The appellants maintain that the court erred in instructing on Potts' general duties with respect to lookout, speed and control. For the reasons hereinbefore stated we think instructions on lookout and control were proper. As concerns speed, it is true that there was no evidence that Potts was exceeding the statutory maximum limit of 25 miles per hour, but there is a duty under the statute, KRS 189.390, without regard to fixed limits, not to drive at a greater speed than is reasonable and prudent, having regard for the condition and use of the highway. A motorist does not have an absolute right to travel at the maximum fixed limit. Fullenwider v. Brawner, 224 Ky. 274, 6 S.W.2d 264; Summers v. Spivey's Adm'r, 241 Ky. 213, 43 S.W.2d 666. Potts knew that a number of small children lived on this street and he saw two of them playing in a yard on the left as he approached the point of the accident. Under those conditions we think a general instruction on speed was not improper. Furthermore, the duties of lookout, reasonable speed and reasonable control are so basic that their inclusion in the instructions covering a pedestrian case is almost standard. Baker v. Sizemore, Ky., 338 S.W.2d 386.

The appellants contend that there was a prejudicial contact between the injured boy's mother (she was one of the plaintiffs) and a juror. During a recess, as one of the jurors was leaving the courtroom, Mrs. Krey beckoned to him to come over to the plaintiffs' counsel table, where Mrs. Krey and her husband were seated. She requested the juror to ask her daughter, who was out in a hall with the injured boy, to bring the boy into the courtroom. The juror did so. In our opinion this casual contact did not constitute prejudicial misconduct. See Bee's Old Reliable Shows, Inc. v. Maupin's Adm'x, 311 Ky. 837, 226 S.W.2d 23; Whitcomb v. Whitcomb, Ky., 267 S.W.2d 400.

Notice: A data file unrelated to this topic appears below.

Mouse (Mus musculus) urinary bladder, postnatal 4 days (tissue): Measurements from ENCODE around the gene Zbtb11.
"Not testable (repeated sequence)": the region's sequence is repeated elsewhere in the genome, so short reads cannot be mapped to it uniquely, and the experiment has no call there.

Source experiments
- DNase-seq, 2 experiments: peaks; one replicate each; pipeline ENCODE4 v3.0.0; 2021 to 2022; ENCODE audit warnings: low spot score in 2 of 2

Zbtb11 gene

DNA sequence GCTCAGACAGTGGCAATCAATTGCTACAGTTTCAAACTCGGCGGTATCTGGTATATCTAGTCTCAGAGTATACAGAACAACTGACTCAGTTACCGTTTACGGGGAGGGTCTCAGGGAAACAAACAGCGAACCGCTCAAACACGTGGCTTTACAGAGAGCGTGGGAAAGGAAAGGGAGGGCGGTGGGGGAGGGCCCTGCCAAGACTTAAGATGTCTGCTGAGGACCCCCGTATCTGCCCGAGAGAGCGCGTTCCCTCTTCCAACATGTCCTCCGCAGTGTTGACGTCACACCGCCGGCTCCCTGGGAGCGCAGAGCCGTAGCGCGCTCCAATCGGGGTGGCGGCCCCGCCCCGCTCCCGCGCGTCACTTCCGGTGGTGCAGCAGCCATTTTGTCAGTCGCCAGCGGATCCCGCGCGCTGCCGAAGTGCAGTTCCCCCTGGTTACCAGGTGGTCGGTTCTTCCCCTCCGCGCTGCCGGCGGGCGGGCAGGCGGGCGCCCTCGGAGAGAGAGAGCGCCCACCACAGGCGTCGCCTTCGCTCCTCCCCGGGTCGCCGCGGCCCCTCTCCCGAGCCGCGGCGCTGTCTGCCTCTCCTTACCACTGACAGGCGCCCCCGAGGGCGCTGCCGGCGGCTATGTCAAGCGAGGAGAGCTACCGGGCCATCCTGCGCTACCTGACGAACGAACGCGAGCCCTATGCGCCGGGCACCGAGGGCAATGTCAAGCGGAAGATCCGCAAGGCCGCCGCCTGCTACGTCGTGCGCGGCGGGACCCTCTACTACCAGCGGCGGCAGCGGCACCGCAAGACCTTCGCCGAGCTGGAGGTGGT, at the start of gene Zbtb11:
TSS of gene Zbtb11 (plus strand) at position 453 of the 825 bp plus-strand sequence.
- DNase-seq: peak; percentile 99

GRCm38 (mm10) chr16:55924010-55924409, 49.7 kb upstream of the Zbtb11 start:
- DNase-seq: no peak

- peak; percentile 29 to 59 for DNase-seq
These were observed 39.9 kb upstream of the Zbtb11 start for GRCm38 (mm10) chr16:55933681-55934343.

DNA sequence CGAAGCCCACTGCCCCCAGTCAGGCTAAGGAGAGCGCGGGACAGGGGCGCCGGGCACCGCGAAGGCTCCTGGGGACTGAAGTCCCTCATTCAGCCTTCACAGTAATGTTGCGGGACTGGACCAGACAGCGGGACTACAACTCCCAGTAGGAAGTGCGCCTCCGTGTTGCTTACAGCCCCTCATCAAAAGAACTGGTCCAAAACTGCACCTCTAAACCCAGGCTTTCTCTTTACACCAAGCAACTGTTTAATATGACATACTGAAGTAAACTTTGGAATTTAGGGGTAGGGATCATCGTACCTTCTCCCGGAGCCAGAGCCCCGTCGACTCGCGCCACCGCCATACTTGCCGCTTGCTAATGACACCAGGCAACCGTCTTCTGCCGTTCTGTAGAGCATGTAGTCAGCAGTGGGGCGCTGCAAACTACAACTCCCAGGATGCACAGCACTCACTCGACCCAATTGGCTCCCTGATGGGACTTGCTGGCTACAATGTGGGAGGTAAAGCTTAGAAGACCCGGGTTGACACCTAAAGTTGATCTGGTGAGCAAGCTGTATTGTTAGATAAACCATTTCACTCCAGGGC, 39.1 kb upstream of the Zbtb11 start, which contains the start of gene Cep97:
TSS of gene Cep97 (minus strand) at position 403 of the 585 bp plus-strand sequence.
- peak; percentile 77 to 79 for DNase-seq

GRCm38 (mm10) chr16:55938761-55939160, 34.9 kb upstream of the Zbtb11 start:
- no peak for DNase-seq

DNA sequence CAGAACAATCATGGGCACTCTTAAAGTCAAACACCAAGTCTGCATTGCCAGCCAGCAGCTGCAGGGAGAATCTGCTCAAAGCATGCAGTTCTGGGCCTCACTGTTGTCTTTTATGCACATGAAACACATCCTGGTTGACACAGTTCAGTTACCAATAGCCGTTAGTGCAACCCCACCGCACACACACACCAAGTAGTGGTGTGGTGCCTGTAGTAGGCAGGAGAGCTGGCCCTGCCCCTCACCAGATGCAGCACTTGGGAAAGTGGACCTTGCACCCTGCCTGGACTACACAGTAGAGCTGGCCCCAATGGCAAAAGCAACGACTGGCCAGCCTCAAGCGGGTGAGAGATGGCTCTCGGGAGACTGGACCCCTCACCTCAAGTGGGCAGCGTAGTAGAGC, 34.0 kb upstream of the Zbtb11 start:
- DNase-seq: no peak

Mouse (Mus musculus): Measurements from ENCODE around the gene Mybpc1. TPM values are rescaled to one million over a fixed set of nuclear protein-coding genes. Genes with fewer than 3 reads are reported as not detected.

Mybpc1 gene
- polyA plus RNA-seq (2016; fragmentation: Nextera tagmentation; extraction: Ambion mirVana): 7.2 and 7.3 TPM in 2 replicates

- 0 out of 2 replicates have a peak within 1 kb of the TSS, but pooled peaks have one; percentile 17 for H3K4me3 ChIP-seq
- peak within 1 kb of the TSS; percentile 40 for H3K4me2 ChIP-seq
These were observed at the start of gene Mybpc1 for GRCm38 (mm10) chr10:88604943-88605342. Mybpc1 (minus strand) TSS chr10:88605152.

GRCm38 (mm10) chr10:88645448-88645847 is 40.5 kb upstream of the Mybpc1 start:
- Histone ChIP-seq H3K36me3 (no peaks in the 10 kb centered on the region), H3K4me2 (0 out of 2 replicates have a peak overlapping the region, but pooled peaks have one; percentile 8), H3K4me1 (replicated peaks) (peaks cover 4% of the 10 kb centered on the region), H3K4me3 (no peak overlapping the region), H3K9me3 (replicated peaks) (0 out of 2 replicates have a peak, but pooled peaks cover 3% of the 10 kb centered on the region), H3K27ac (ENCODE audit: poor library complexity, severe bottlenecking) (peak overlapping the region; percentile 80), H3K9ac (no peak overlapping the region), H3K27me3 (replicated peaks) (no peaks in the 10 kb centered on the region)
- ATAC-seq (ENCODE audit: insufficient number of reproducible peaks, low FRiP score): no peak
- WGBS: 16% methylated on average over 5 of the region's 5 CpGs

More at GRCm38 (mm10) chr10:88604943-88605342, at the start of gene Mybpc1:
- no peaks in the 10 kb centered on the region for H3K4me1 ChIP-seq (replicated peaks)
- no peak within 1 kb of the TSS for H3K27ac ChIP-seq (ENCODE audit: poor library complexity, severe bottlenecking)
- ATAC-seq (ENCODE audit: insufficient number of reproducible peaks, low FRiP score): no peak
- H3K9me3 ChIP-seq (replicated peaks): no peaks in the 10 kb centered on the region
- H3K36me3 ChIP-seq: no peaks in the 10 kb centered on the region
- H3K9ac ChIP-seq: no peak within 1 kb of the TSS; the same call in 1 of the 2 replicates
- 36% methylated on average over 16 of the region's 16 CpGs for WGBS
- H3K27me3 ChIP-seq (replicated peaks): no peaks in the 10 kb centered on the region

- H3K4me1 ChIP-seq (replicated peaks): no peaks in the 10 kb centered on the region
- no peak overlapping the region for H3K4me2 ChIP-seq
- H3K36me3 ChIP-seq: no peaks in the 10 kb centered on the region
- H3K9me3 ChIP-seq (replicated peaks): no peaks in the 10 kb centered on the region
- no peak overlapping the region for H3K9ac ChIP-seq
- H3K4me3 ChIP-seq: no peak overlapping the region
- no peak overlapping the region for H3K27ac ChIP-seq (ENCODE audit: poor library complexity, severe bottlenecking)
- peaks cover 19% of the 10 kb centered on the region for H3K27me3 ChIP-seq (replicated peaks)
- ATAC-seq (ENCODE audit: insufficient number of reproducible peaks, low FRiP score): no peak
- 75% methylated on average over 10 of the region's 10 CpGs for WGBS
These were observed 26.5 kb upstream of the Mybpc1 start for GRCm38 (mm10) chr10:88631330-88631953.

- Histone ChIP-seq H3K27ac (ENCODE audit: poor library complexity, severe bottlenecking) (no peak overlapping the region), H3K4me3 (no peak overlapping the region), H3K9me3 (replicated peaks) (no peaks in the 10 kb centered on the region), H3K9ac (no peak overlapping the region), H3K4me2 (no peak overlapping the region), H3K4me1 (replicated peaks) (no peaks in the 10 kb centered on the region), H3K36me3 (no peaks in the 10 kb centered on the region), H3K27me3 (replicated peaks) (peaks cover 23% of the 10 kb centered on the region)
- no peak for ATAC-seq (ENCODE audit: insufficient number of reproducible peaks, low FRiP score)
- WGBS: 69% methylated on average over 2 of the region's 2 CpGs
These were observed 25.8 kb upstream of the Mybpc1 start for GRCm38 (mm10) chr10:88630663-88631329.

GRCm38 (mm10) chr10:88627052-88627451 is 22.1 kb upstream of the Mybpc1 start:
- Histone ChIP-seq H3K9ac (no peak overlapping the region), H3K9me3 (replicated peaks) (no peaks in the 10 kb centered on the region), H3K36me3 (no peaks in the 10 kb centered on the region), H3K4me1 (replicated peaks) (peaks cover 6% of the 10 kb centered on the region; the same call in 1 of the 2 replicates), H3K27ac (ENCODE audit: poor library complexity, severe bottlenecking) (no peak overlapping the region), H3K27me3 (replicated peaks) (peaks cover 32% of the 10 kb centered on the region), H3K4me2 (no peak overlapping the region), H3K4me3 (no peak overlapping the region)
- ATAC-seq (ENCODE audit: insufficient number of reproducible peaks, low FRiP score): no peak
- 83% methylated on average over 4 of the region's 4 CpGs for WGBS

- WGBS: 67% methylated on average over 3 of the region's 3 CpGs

The final contention of the appellants is that plaintiffs' counsel committed prejudicial error in asking Potts whether or not he had been warned about speeding by the local police. Objection was made but in the meantime Potts answered, "No." The court then admonished the jury not to consider the question and answer. In our opinion the asking of this question, though improper, was not so prejudicial that it could not be cured by the admonition. See Louisville & N. R. Co. v. Rowland's Adm'r, 227 Ky. 841, 14 S.W.2d 174; Leming's Adm'r v. Leachman, 268 Ky. 781, 105 S.W.2d 1043.

The judgment is affirmed.